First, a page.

Alright, so it's there, but we know what's gonna happen, he has no idea how to get to the two network, so let's go to the middle router, and now, let's do another static route like we did here, but for the three network. So, config T, IP route, if I can type it. 192.168.3.0, that's where I wanna go. 255.255.255.0. Through what exit interface? Well, if I'm going to go this way, I gotta come out that interface right there.
I like to call that my S triple zero, S0/0/0, remember that's router slot and port, and then we're gonna copy that. We're gonna exit. Copy run start enter, enter. And then show IP route. And now we have two static entries. One for the one network and one for the three network. So let's see what happens. And let's ping. 192.168.2.1, and we get a reply.
Let's see, let's go for it all the way, let's see if we can get all the way across. For the 1.1. And we made it, because what's happening? This router, the end routers have no match, have no entry for any of the networks. They're just matching whatever destination network comes through there. And they're just sending it off to their next router, and then it's the next router's job to take over and say, okay, where do you wanna go? Okay, I know where that's at. And it sends you off again. So, they're handing it off to each other.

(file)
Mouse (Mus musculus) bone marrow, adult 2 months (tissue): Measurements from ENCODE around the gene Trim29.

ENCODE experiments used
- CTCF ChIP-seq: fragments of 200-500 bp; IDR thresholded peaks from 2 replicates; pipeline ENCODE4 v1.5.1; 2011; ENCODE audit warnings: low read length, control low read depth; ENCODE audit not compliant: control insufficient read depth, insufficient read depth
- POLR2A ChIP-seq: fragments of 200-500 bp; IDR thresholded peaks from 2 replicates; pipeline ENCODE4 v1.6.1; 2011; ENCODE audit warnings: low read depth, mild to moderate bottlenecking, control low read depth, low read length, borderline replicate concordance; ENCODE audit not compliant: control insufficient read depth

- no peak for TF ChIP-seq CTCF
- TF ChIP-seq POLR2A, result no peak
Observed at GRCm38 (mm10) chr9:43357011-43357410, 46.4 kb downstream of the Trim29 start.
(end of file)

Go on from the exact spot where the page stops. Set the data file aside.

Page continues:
This is the only router, right here, that has actual entries in the routing table for all the networks, connected and statically. These routers at the end do not, as you can see, the connected route is the 1.0 and the 10.1.1.4. After that, there is no 3.0 or 2.0. It's making matches with the default route. So you can play around with default routes and static routes in a combination to use and make your routing somewhat more efficient, so you don't have to keep doing static routes because if the routing, if there's a lot of static routes, the router has to look through the routing table for all those different routes.
So, if you can minimize it, it would be better. So there you go, default route to the static routes.
- The basics of networking
- The TCP/IP model vs. OSI model
- Understanding the Cisco three-layer model
- Collision and binary domains
- Converting binary to decimal and hexadecimal
- IP addressing
- Diagramming summarization
- Working Cisco IOS
- Managing Cisco internetworks
- IP routing
- Security with ACLs
- Configuring and verifying NAT
- IPv6 addressing
Skill Level Intermediate
Q. What is the latest exam relevant to this topic?
A. This course is for an older version of the ICND1 exam: exam #100-101. The #100-101 exam was retired by Cisco in August 2016, and replaced with a new exam, exam #100-105. This course is scheduled to be retired June 30, 2017 and will be removed from the library. For the most up to date course, please see Cert Prep: Cisco Certified Entry Networking Technician (100-105) by Todd Lammle.